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The ORIENTAL was one of the ships wrecked during the Royal Charter gale, 25-26 October 1859. Luckily, the crew were saved by the Rhyl Lifeboat.

The ORIENTAL was a schooner, built by Andrew Stevens at Pugwash, Nova Scotia, in 1852. A technical description of the vessels is recorded in the schooner's Port of Lancaster Shipping Register entry (an image of which is shown above):

Official number 3064. 83.14 tons burthen. 1 deck, 2 masts, length from inner part of main stem to the forepart of the sternpost aloft is 66.1ft. Breadth in midships is 17.7ft. Depth in midships is 10.1ft. Schooner, carvel built, rigged with a standing bowsprit, square stern, billet head, framework and planking are wood and that she is a sailing vessel.

The schooner was sold to Bryan Padgett Gregson of Lancaster, whose profession is given as ship owner in April 1853. He later sold part of the 64 shares in the vessel to Edward Crewdson of Kendle; George Braithwaite Crewdson of Kendle; and Hatton Rollinson Forde of Morecambe.

The changes of masters and where they handed over their responsibilities suggests that the vessel worked frequently between Lancaster and the Clyde:

Samuel McIntyre vice William Harrison at Glasgow 16 September 1853
James Straten vice Samuel McIntyre of Greenock 10 January 1854
John Williamson vice James Straten at Lancaster 29 November 1854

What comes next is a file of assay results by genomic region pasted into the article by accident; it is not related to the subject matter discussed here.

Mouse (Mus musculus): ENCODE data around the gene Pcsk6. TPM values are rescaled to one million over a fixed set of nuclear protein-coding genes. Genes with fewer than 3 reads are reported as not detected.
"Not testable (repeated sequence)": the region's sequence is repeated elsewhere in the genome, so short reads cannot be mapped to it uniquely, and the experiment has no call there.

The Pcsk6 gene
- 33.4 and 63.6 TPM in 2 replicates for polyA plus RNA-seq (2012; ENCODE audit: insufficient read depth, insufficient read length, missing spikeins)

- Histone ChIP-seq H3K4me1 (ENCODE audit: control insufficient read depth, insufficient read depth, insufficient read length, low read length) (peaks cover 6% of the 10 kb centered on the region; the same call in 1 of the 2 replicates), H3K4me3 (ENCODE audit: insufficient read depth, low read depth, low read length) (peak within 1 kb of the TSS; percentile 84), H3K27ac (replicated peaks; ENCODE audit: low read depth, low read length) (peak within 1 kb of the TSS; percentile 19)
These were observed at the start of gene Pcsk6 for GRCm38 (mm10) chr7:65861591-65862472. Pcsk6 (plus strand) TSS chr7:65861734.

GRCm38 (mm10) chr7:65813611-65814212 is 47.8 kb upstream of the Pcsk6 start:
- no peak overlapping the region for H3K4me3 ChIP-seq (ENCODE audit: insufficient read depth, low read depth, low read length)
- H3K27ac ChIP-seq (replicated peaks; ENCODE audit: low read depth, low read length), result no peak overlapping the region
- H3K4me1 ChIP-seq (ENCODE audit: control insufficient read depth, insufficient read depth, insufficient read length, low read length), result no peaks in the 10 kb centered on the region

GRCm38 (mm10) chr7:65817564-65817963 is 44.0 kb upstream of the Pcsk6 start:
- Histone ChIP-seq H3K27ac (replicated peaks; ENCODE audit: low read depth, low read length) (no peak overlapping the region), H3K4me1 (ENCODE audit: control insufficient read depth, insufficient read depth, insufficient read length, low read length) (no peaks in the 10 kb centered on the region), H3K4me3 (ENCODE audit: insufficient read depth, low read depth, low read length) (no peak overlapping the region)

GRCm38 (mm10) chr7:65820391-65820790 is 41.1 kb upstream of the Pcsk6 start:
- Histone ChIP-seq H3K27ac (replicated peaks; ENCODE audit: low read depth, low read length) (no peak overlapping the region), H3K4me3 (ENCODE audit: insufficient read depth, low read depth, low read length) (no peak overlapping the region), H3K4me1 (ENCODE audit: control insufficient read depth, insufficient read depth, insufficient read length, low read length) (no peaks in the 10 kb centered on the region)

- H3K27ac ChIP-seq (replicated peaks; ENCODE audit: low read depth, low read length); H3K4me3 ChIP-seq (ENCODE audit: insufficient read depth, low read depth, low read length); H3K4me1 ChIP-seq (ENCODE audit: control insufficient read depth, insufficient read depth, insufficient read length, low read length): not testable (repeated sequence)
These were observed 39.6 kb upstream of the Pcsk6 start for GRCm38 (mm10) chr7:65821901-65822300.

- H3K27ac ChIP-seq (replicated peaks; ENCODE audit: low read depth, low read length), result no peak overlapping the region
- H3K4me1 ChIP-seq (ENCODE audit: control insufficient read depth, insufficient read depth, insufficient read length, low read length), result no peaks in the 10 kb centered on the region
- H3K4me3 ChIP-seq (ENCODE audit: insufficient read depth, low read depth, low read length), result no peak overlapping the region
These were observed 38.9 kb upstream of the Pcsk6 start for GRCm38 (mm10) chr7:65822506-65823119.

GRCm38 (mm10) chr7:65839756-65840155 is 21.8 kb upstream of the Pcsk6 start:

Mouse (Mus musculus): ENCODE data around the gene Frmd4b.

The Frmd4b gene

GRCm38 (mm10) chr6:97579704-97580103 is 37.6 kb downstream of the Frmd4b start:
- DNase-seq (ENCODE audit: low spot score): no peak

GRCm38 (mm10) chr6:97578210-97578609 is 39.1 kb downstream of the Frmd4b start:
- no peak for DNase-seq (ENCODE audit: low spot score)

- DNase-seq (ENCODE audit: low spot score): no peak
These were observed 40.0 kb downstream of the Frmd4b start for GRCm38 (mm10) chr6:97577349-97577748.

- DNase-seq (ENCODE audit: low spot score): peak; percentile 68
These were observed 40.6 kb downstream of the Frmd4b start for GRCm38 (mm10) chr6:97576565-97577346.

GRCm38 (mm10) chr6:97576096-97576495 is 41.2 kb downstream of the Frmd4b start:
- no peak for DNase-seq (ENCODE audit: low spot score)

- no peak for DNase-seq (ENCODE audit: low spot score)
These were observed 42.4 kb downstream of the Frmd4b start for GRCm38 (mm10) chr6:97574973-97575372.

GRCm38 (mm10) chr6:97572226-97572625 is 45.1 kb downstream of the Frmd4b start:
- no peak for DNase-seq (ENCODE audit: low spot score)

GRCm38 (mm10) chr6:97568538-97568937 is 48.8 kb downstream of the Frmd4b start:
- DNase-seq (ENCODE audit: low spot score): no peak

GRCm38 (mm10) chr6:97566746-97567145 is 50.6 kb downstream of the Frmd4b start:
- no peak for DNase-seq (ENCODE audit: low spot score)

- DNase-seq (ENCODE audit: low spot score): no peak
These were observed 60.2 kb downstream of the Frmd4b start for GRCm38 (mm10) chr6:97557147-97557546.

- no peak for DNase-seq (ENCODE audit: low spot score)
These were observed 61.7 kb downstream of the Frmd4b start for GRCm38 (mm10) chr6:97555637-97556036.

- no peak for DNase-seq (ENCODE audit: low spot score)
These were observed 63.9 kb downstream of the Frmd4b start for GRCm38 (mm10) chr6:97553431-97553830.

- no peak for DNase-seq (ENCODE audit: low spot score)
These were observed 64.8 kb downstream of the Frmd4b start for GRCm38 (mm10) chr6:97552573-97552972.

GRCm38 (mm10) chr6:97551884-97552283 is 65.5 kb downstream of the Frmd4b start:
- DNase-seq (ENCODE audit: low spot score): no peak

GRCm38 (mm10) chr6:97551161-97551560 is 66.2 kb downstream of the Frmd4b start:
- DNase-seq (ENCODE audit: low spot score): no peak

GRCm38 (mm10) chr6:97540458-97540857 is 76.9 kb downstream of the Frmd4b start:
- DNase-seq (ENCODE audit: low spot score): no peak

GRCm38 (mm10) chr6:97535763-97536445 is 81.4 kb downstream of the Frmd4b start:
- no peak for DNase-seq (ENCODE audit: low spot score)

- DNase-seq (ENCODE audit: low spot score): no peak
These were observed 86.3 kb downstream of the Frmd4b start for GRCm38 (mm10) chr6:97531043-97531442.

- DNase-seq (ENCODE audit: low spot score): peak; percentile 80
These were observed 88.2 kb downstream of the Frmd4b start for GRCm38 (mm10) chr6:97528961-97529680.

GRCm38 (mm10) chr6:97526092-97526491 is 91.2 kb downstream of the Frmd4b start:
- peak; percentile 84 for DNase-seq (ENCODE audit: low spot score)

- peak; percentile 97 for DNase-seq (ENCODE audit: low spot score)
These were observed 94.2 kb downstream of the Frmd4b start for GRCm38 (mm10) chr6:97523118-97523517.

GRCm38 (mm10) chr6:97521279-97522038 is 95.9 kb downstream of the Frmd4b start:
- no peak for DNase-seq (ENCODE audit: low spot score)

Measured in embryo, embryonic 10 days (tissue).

Robert McKinnell vice John Williamson at Greenock 3rd February 1855
Joshua Mason vice Robert McKinnell at Lancaster 7 July 1855

The crew onboard at the time of the October 1859 gale were rescued by the Rhyl lifeboat. A letter printed in the Caernarvon and Denbigh Herald is touching in its gratitude to the lifeboatmen. Also to the local people who provided temporary accommodation and helped to recover the ship's stores and cargo.

'We, the undersigned, Robert Cumming and John Curries, the master and mate of the ORIENTAL of Lancaster, lately wrecked near Rhyl, do hereby certify that we were taken off the vessel, with four others, by the Rhyl Tubular Lifeboat, and that, in our opinion, the coxswain and crew acted with the greatest possible energy and expedition in bringing us relief and we have never in our experience seen a better boat for the saving of life than the Rhyl Tubular Lifeboat - no lifeboat can equal her. We have resided since our misfortune in the farm house of Mr. and Mrs. William Evans, Voryd-bach, from whom we have received the greatest possible kindness. We have to thank Mr. Kerfoot and Mr. Evan Jones for their civility in sending teams to cart our stores and cargo.
Dated this 4th day of November, 1859.

Robert Cumming. John Currie.'

Sources include:
Caernarvon and Denbigh Herald, 12 November 1859, Welsh Newspapers Online
Port of Lancaster Shipping Register 1837-1855, Lancashire Archives SS 5/4, folio 172
Port of Lancashire Shipping Register, Register of Transactions 1855 - 1872, Lancashire Archives SS 6/1, folio 16
Pembrokeshire Herald, 11 November 1859, Welsh Newspapers Online (

Can you find the farmhouse where captain Robert Cumming and his crew stayed on the historic Ordnance Survey mapping provided by the People's Collection Wales www site?

What was special about the tubular construction of the Rhyl lifeboat?

Can you find any traces of the ORIENTAL's voyages to and from the Clyde in the Shipping Intelligence columns of Glasgow and Greenock newspaper (

Contributor: Lowri Roberts, Moelfre.

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